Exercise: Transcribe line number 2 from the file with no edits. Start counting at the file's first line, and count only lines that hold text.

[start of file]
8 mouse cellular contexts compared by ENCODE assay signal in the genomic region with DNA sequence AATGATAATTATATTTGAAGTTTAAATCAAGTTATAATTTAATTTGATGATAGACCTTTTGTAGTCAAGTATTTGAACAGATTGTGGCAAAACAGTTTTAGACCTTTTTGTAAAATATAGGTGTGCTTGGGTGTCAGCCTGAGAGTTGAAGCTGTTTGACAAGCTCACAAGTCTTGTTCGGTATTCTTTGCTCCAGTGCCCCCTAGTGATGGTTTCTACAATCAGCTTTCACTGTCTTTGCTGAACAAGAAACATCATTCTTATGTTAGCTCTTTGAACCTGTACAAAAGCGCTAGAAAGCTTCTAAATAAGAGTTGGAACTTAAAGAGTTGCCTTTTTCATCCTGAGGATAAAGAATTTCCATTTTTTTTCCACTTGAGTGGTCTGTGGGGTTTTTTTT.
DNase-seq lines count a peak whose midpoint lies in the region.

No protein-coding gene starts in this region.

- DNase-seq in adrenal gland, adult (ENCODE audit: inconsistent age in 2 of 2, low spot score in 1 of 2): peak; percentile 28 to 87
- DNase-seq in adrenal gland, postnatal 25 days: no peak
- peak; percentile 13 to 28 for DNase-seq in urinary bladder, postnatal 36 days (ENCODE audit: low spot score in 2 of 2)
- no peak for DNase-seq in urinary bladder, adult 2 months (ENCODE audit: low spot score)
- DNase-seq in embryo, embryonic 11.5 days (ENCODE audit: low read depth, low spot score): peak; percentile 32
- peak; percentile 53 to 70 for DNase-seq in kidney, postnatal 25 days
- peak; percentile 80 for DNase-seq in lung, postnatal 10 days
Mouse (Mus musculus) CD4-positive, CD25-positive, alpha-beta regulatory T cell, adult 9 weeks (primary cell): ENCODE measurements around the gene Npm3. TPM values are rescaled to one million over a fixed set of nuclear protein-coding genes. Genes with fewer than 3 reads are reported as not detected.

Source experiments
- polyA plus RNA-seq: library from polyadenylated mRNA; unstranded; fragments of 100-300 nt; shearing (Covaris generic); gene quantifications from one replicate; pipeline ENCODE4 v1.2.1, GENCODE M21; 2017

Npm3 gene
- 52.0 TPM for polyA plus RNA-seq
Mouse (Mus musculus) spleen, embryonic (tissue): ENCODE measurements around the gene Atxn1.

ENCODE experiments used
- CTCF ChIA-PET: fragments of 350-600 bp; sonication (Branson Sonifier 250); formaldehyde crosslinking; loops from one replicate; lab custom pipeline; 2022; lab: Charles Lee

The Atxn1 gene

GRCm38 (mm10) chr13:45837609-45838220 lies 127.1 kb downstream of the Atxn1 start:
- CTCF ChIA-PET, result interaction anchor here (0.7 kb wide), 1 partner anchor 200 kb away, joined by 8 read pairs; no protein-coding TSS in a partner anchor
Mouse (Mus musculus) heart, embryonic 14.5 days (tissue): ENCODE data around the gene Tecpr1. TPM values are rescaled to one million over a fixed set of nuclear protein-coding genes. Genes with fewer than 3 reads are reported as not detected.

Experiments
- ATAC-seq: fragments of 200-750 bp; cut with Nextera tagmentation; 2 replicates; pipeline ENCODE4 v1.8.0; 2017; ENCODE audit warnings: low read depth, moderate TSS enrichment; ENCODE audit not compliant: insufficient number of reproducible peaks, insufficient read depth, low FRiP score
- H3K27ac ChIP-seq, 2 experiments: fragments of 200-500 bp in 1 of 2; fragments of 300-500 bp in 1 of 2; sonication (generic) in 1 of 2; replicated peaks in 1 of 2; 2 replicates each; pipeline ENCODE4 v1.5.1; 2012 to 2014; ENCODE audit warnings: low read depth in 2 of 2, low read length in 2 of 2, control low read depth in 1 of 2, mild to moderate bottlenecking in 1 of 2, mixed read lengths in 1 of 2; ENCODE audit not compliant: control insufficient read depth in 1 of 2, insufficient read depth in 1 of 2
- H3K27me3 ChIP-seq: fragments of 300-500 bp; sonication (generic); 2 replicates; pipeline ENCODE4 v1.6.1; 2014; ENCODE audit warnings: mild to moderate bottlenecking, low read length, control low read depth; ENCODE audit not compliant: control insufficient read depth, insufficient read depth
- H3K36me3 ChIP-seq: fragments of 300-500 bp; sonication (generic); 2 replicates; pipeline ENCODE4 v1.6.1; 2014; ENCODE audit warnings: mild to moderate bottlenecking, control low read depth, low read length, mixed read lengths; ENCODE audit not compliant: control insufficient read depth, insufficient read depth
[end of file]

DNase-seq lines count a peak whose midpoint lies in the region.